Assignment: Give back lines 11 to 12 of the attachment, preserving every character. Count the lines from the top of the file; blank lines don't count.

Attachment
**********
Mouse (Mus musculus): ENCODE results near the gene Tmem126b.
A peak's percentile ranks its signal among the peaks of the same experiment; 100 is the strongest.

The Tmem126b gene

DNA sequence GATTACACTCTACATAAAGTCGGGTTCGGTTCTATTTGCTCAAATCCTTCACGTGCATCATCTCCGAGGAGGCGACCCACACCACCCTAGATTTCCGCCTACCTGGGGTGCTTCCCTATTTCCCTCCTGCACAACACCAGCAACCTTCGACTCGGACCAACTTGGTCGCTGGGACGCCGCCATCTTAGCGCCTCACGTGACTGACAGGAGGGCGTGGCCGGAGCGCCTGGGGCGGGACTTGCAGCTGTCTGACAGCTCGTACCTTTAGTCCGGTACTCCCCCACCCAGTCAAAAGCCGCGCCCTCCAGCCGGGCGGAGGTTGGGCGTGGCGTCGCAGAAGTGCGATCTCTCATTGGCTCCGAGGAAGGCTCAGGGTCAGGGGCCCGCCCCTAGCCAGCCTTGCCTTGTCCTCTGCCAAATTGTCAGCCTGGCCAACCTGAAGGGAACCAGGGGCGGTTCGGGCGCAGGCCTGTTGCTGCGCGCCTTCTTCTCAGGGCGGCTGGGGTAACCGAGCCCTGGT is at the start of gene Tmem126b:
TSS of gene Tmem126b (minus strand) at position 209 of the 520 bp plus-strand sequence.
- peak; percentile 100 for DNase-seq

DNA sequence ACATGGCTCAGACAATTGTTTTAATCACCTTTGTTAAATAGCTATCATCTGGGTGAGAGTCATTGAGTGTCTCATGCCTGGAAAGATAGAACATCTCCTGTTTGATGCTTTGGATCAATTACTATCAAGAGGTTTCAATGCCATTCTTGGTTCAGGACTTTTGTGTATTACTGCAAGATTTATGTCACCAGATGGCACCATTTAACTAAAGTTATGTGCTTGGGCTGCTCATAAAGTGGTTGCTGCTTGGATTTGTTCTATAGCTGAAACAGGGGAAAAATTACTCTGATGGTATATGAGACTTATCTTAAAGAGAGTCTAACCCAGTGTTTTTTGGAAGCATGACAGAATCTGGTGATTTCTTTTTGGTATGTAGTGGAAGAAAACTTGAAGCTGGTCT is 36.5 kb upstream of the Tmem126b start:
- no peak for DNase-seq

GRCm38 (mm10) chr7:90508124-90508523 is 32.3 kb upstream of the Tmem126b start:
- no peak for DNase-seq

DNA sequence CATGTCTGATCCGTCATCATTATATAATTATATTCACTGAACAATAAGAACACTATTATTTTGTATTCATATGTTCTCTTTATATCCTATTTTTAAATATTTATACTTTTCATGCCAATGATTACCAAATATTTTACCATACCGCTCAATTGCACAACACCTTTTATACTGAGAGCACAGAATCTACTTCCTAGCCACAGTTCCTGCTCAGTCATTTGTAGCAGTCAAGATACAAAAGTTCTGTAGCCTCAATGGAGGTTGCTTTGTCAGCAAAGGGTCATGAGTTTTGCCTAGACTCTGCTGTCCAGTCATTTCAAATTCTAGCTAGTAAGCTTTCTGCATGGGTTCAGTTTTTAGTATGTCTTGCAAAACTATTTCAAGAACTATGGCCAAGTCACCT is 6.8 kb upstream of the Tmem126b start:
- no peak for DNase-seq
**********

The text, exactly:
DNA sequence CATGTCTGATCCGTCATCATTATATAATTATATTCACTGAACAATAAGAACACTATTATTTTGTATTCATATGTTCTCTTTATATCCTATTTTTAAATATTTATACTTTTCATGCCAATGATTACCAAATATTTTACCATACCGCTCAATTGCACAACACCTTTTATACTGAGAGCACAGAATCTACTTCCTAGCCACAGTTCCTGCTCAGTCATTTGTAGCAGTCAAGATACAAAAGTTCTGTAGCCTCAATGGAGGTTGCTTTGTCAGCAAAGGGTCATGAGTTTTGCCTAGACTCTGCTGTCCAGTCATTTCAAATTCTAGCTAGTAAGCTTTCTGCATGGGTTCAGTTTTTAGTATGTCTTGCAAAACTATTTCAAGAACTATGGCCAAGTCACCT is 6.8 kb upstream of the Tmem126b start:
- no peak for DNase-seq